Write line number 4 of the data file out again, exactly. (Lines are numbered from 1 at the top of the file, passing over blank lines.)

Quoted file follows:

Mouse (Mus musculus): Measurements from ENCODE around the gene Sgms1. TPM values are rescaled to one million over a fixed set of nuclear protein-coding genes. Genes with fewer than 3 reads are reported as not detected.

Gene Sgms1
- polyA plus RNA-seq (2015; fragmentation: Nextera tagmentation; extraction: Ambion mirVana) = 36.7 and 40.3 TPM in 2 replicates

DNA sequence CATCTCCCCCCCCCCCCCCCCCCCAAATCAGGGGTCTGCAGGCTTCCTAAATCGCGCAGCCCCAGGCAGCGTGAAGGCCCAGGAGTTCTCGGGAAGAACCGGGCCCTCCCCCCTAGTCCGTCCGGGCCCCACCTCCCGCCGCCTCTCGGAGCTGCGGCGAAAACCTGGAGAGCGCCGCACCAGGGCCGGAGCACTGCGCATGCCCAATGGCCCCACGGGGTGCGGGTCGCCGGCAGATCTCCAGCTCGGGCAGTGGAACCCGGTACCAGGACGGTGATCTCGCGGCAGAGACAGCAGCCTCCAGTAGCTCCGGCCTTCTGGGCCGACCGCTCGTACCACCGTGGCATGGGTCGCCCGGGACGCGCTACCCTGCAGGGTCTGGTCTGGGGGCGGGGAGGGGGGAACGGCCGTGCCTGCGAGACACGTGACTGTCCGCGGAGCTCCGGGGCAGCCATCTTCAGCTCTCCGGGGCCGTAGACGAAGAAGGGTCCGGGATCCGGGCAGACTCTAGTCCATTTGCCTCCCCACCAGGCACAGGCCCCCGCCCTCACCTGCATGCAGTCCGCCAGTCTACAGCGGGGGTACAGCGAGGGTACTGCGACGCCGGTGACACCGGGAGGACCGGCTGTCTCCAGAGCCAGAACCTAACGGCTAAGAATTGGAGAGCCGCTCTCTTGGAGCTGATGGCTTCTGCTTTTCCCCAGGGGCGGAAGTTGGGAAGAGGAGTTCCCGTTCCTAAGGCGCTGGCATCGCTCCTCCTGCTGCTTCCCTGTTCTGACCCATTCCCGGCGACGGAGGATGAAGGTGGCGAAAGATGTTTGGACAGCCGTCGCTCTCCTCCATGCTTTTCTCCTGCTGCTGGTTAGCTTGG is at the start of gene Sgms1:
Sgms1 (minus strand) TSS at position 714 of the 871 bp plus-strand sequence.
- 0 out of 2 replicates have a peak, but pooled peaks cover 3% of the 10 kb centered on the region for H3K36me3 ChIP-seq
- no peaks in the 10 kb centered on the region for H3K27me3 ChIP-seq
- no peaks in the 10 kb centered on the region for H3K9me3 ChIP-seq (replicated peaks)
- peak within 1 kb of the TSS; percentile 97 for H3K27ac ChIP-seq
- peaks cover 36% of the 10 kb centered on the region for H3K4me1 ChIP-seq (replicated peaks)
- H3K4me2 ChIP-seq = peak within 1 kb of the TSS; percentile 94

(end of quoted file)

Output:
DNA sequence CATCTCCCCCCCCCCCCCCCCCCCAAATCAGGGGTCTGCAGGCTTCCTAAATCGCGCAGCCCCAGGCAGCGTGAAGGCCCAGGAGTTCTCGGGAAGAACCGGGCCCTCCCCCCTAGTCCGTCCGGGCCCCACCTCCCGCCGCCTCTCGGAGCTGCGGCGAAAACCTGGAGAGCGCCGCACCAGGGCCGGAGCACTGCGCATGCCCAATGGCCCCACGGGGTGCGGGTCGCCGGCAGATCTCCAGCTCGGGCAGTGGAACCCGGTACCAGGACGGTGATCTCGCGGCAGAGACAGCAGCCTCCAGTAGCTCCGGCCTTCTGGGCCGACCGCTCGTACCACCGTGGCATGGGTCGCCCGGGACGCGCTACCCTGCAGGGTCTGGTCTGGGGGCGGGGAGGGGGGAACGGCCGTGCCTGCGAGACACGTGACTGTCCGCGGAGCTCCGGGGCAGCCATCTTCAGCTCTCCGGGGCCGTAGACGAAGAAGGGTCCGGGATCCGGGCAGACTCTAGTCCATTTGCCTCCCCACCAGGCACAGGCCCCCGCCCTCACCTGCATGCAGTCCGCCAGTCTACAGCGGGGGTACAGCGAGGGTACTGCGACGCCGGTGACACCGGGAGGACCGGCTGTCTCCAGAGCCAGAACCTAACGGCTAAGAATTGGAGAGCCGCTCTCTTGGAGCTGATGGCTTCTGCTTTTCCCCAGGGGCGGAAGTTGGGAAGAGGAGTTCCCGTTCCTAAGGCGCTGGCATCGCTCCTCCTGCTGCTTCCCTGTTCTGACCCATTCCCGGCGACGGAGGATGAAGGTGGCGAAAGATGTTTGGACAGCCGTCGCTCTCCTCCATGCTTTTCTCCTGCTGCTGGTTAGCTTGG is at the start of gene Sgms1: